That’s not to say that capitalist institutions are totally oblivious to the dangers posed by climate change. The proliferation of international climate conferences and the very existence of the IPCC is testimony to that. As the resulting catastrophes become more and more frequent, it is evident that this will have enormous costs: economic, of course, through the destruction of homes, agriculture, and infrastructure, but also social: spreading impoverishment, increasing number of refugees in flight from devastated regions, and so on. And all but the most deluded politicians and bureaucrats understand that this will place huge burdens on the coffers of the state, as the Covid pandemic (which is also linked to the environmental crisis) has clearly shown. And individual capitalist enterprises are also responding: virtually every business now parades its green credentials and its commitment to new, sustainable models. The car industry is a case in point: aware that the internal combustion engine (and the oil industry) is a major source of greenhouse emissions, nearly all the major car manufacturers are switching to electric cars over the next decade. But what they can’t do is stop competing with each other to sell as many of their “green cars” as possible, even if the production of electrical cars has its own significant ecological consequences – most notably due to the extraction of the raw materials, such as lithium, needed to produce car batteries, which is based on massive mining projects and the further development of global transport networks. The same applies at the level of national economies. Already the COP conference is anticipating considerable difficulty in persuading “developing” economies like Russia, China and India to reduce their dependence on fossil fuels in order to reduce emissions. And they resist such pressures for perfectly logical capitalist reasons: because it would severely reduce their competitive edge in a world already glutted with commodities.
The world is no longer big enough for capitalism
Since the days of the Communist Manifesto, marxists have insisted that capitalism is driven by its crises of overproduction and the search for new markets to “conquer the earth”, to become a world-wide system, and that this “universalising tendency” creates the possibility of a new society in which human need, the full development of the individual, becomes the goal of all social activity. But at the same time, this very tendency also contains the seeds of the dissolution, the self-destruction of capital, and thus the imperious necessity for a transition to a new human community, to communism. And at the time of the First World War, marxists such as Bukharin and Luxemburg showed more concretely how this threat of self-destruction would play out: the more capitalism became global, the more it would be consumed in deadly military competition between imperialist nations bent on carving out fresh sources of raw materials, cheaper labour power, and new outlets for their production.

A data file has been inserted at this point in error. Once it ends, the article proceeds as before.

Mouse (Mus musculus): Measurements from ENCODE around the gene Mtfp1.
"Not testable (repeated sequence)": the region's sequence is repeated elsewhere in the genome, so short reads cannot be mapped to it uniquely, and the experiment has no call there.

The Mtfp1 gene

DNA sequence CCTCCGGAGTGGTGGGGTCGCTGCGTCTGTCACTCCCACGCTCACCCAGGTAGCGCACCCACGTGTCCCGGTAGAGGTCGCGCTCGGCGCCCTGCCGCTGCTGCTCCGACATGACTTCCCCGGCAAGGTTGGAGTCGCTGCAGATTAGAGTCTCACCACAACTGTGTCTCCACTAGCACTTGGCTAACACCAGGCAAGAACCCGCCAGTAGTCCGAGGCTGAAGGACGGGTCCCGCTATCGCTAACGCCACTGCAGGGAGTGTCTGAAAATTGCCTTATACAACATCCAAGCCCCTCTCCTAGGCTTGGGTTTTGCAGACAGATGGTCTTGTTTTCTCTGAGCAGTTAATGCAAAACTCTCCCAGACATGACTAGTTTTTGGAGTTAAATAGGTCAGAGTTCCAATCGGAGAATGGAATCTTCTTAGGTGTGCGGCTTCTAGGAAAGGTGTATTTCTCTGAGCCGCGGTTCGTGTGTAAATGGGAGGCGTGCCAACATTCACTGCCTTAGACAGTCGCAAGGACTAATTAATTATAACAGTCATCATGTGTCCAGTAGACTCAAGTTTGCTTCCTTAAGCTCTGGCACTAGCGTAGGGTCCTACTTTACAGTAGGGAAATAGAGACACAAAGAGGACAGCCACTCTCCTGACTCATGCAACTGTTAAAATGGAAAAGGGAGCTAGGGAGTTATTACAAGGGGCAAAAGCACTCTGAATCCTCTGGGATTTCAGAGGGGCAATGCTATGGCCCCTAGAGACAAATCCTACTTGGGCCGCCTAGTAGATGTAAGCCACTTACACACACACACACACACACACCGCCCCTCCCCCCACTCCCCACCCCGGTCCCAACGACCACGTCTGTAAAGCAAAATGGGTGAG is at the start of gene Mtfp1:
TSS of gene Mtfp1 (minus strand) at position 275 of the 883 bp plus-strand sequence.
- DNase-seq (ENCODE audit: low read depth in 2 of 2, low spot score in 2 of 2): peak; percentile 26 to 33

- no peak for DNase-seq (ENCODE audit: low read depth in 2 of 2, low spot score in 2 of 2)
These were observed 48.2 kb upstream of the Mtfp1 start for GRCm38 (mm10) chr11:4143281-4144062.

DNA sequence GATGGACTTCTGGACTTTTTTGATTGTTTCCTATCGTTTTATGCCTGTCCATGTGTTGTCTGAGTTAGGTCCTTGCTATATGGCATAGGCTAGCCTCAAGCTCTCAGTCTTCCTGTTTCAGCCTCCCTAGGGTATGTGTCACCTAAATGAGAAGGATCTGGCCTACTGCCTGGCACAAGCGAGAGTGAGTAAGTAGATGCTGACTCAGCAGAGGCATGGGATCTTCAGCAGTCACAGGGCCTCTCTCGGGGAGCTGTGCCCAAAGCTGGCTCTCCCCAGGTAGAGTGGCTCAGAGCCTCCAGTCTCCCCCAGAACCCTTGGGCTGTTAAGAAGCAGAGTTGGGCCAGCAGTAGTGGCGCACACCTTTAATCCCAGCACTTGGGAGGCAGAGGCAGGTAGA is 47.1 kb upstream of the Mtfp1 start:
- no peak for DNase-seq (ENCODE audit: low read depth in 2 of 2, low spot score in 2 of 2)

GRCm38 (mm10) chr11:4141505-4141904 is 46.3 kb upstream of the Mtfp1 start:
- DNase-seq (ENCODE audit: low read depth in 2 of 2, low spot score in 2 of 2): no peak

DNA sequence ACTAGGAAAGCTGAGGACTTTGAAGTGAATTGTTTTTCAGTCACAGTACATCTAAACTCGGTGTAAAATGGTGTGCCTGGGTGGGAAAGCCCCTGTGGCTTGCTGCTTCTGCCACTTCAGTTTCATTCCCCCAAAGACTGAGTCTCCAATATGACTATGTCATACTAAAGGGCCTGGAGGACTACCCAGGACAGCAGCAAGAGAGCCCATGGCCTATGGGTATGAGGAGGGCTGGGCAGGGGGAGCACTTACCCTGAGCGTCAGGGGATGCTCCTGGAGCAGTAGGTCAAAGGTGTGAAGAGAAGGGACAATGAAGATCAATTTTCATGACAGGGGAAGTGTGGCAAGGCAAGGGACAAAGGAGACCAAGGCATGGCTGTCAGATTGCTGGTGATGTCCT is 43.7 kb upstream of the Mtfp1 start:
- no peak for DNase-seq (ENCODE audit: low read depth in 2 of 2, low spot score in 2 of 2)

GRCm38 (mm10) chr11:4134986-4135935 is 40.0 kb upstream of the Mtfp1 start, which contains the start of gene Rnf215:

But although Marx, Engels and others could see early on that the capitalist system was poisoning the air and exhausting the soil, they could not have seen all the ecological consequences of a world in which capital had penetrated almost every region in the four directions, subordinating the entire Earth to its rampant urbanisation and its toxic methods of production and distribution. Capitalist expansion, motivated by the economic contradictions contained in the relationship between capital and wage labour, has pushed to the extreme the alienation of humanity from nature. Just as there is a limit to capitalism’s ability to realise the surplus value it extracts from the workers, so the profit-driven spoliation of the Earth’s natural resources creates a new obstacle to the capacity of capitalism to feed its slaves and perpetuate its reign. The world is no longer big enough for capitalism. And far from making the capitalist states see reason and work together for the good of the planet, the depletion of resources and the consequences of climate change will tend to further exacerbate military rivalries in a world where every state seeks to save itself in the face of the catastrophe. The capitalist state, whether openly despotic or covered with the veneer of democracy, can only apply the laws of capital which are the source of the profound threats facing the future of humanity.
Capitalism, if it is allowed to continue, can only plunge the world into accelerating “barbarisation”. The only “transition” that can prevent this is the transition to communism, which in turn cannot be the product of appeals to governments, voting for “green” parties or protesting as “concerned citizens”. This transition can only be taken in hand through the common, international struggle of the exploited class, the proletariat, which will most often be the first victim of the climate crisis as it is already in the case of the economic crisis. The workers’ struggle in the face of attacks on its living conditions alone contains the seeds of a generalised revolutionary movement that will call capitalism to account for all the miseries it is inflicting on the human species and the planet which sustains it.